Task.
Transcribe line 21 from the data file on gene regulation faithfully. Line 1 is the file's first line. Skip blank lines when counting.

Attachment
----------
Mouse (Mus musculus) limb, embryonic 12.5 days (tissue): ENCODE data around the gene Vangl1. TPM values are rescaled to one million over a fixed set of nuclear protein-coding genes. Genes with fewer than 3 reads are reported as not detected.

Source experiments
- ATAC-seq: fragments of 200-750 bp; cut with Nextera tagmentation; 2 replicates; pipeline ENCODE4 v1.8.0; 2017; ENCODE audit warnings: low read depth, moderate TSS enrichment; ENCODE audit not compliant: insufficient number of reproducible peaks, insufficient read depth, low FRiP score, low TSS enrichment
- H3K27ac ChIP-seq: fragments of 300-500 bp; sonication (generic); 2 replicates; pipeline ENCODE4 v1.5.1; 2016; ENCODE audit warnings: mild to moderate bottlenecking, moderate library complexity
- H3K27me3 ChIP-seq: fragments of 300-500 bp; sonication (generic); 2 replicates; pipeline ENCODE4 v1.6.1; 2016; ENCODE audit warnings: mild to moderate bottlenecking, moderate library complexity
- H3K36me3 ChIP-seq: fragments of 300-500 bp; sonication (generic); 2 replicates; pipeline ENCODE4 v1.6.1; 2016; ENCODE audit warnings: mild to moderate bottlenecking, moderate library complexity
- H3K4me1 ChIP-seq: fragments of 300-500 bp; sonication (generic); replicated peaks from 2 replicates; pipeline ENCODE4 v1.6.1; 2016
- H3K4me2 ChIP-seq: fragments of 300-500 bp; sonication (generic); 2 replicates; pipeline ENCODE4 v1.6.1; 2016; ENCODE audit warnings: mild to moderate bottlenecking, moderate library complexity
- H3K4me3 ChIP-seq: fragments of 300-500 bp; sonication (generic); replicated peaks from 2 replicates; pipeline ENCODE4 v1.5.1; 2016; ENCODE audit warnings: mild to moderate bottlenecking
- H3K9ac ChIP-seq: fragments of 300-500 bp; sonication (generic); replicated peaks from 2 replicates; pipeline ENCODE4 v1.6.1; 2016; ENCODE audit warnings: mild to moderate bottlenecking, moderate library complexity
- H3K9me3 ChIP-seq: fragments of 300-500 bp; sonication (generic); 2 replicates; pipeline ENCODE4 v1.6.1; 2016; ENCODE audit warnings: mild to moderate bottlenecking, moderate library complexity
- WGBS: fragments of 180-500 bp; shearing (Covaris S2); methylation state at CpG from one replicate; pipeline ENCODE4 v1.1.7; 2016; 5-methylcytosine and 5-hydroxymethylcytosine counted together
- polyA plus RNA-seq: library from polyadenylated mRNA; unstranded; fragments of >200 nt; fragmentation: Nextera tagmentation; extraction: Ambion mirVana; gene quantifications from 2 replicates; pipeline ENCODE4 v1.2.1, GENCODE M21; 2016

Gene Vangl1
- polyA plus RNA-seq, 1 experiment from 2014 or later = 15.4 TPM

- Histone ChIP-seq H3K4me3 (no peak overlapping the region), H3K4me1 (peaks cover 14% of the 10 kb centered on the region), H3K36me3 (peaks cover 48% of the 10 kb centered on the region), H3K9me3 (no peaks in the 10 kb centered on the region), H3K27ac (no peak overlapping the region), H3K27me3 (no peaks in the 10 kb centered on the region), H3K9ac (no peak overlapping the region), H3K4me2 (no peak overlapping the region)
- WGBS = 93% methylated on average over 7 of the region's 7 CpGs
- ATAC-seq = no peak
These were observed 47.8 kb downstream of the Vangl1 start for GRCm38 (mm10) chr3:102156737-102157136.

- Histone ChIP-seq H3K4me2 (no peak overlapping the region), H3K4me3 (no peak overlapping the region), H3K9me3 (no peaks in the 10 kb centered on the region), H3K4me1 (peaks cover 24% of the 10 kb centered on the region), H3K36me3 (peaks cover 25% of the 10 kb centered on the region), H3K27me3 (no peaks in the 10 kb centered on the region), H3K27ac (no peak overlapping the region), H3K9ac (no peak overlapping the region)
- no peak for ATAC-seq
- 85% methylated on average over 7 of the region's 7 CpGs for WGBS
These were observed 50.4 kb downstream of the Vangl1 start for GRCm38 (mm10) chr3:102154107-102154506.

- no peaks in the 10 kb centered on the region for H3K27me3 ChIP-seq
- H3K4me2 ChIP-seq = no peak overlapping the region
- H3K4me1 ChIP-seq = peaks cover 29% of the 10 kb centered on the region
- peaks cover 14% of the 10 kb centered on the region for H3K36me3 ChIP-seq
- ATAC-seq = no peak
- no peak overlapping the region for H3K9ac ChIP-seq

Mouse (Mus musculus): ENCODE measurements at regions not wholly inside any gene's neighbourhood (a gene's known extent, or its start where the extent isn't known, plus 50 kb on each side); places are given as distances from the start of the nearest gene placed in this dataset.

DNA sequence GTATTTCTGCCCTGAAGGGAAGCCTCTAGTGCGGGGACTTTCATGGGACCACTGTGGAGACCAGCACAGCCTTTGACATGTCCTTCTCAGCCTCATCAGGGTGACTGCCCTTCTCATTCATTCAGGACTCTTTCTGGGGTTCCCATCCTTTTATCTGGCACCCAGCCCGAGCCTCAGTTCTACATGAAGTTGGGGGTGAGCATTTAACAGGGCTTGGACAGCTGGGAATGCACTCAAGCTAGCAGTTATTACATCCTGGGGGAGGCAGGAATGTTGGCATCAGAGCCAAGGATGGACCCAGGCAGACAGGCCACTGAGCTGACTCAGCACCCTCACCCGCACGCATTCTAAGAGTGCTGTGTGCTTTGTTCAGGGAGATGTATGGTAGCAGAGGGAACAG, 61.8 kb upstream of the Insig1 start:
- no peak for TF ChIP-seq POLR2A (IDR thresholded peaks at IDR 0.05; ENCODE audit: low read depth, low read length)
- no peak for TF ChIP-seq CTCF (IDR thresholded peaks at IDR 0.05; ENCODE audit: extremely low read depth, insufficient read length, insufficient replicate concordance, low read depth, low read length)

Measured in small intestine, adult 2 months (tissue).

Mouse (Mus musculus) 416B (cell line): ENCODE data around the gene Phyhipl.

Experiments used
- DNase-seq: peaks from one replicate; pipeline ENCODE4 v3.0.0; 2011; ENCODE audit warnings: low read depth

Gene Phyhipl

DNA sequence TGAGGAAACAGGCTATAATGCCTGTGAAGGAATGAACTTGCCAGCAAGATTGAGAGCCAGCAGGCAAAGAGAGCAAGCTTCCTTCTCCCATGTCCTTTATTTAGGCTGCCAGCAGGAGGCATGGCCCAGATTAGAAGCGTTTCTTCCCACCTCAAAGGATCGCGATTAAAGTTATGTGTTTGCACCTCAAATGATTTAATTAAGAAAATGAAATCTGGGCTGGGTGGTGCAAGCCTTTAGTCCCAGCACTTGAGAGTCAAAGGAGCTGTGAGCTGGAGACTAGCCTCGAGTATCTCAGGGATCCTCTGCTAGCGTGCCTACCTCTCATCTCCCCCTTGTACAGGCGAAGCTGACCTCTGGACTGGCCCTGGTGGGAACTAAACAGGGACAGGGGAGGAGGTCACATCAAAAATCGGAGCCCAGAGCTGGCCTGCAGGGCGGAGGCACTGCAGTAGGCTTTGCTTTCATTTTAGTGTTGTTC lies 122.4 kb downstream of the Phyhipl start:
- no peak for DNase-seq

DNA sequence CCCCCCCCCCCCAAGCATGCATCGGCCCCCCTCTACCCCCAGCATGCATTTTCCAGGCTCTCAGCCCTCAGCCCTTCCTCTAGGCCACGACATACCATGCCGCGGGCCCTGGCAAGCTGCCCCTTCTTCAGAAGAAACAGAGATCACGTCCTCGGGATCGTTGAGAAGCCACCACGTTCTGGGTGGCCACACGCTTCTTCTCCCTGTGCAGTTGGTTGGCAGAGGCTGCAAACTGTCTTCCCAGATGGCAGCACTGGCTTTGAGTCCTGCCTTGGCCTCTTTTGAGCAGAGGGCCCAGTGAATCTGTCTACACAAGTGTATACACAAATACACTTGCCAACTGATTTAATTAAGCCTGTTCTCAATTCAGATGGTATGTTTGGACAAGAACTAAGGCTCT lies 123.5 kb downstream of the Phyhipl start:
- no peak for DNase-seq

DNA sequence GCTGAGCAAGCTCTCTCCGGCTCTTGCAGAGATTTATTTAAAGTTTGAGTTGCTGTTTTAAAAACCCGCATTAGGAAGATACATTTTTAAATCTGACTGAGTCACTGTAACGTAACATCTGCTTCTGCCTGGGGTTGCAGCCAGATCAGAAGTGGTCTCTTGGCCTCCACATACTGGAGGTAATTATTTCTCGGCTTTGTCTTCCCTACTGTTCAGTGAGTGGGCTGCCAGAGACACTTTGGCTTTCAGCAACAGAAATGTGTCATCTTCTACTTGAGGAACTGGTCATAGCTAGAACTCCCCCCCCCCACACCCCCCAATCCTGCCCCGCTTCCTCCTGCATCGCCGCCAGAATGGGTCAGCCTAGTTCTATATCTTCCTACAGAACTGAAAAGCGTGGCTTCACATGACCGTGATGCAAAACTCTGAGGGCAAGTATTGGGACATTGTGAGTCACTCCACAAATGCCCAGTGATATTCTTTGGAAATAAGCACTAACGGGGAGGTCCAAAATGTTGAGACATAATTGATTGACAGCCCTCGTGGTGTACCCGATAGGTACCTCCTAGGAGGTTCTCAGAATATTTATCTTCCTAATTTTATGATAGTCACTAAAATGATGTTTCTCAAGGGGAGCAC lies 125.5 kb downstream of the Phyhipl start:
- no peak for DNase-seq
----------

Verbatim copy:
- no peak for ATAC-seq